Passengers fly home as cruise ship quits Alaska for dry dock repairs

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Persistent propulsion problems have brought a premature end to Celebrity Millennium’s Alaska season. The 13-year-old ship has disembarked more than 2,000-passengers and is heading to dry dock in Grand Bahama for repairs.
Three recent cruises were disrupted by the problems; now the four remaining Alaska cruises of the summer have been cancelled as well as a re-positioning voyage from California to Florida.
Problems first struck earlier this month when Millennium arrived late into Seward at the end of a seven-day cruise from Vancouver and then remained in port for four days for repairs to be carried out.
Its subsequent return voyage to Vancouver went ahead without stopping at any of the scheduled ports of call in between – though all but 100 passengers chose to remain on board rather than take up the offer of flights home.
On its most recent cruise, problems getting engine power to the propellers resurfaced shortly after leaving Ketchikan and the ship turned round and returned to port.
Following a further assessment by engineers, the decision was taken to take the vessel to dry dock and charter flights were arranged to fly passengers home or to Anchorage for their pre-booked post-cruise land tours. No date has yet been announced for its return to service.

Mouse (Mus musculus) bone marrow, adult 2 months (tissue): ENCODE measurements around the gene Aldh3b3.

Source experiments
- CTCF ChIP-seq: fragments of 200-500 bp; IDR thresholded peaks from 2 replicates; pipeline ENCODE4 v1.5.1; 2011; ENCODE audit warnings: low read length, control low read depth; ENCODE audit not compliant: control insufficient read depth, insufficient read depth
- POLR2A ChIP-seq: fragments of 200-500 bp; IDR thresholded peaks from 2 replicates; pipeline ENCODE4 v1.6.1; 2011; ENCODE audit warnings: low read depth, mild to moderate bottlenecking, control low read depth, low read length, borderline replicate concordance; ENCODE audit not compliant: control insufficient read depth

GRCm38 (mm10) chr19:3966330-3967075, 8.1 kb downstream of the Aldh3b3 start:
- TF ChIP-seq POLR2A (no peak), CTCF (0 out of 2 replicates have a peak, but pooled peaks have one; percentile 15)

It has not been disclosed if the two power failures were separate incidents or whether they were related. The ship was the first in the world to have a combined gas and steam turbo-electric power plant.
Like its sister ships, Constellation, Infinity and Summit, propulsion and steering is provided by two Mermaid pods – electric motors driving 19-foot diameter propellers and capable of swiveling through 360 degrees. They have caused trouble before; Millennium was out of action for a month in 2009 after a failure while in New Zealand.
In 2010, Celebrity reached a £42 million settlement with manufacturers Rolls-Royce after a lawsuit related to repeated failures.
There were 23 British passengers on this week’s abandoned voyage and a total of 128 customers from the UK will have their holiday plans disrupted by the forthcoming cancellations.
Cynthia Martinez, director of corporate relations for parent company Royal Caribbean, said: “A mechanical issue has made it necessary to perform unscheduled repairs on Celebrity Millennium. As a result, we have informed guests that we have had to cancel a number of sailings.”
“We appreciate how very disappointing this unexpected turn of events has been for our guests, and we deeply regret the inconvenience,” she added.
Celebrity Cruises spent about $40 million on Millennium in a major upgrade last year, designed to bring the vessel up to the standard of the line’s newer Eclipse-class ships.
Enhancements included new Blu and Qsine restaurants and the creation of AquaSpa staterooms. The ship’s winter programme includes Australia and a season of cruises in south-east Asia before it heads to Japan and China in April before a return to Alaska in summer 2014.

By | 2013-08-24T12:16:11+00:00 24 August 2013|Cruise News, Cruise Ships|0 Comments

About the Author:

John Honeywell is a travel writer specialising in cruise ships and cruise travel. Winner of CLIA UK's Contribution to Cruise award 2017.

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